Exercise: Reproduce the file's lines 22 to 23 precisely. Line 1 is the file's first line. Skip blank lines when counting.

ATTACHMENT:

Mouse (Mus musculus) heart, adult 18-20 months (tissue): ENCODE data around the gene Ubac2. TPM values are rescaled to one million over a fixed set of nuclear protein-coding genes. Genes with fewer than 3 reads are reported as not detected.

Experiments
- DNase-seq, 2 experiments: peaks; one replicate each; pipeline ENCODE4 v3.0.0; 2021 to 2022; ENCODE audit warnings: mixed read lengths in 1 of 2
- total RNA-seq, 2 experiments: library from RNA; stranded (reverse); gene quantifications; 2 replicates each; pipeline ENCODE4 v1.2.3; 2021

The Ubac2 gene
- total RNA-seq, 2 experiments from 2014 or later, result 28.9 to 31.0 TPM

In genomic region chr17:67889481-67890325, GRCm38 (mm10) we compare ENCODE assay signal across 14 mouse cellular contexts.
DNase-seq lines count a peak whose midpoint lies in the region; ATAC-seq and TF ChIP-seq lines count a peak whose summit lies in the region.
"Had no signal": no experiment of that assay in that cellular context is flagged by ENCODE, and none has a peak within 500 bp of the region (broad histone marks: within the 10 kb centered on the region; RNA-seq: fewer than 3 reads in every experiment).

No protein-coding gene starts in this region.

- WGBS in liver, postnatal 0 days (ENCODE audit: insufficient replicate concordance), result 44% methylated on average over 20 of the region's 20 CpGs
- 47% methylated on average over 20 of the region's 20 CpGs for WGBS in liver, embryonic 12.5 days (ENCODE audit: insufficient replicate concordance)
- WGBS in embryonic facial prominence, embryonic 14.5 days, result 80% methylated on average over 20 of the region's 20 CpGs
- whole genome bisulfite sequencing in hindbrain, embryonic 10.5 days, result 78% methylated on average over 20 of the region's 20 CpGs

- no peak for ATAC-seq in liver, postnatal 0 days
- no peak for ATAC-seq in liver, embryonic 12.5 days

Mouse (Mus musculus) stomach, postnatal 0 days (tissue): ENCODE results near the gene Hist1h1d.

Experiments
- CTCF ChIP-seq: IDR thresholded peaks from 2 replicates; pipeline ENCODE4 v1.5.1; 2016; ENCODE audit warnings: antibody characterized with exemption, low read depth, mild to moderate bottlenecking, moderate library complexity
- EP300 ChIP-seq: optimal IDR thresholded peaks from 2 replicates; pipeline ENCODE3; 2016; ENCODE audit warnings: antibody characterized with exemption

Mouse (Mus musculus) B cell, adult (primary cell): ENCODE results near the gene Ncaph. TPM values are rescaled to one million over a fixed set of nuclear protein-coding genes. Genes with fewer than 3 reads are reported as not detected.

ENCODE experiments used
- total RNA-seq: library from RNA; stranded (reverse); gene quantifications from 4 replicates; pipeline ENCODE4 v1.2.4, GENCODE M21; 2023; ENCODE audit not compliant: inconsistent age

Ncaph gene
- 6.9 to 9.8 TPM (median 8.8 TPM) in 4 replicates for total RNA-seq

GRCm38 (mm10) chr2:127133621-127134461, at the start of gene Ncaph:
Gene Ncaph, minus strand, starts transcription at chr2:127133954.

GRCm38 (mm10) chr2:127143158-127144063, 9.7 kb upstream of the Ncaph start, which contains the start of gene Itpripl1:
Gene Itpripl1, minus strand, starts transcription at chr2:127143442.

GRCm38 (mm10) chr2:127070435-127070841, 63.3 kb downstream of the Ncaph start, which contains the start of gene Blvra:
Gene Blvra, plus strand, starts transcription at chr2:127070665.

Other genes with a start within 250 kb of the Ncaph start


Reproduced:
ENCODE experiments used
- total RNA-seq: library from RNA; stranded (reverse); gene quantifications from 4 replicates; pipeline ENCODE4 v1.2.4, GENCODE M21; 2023; ENCODE audit not compliant: inconsistent age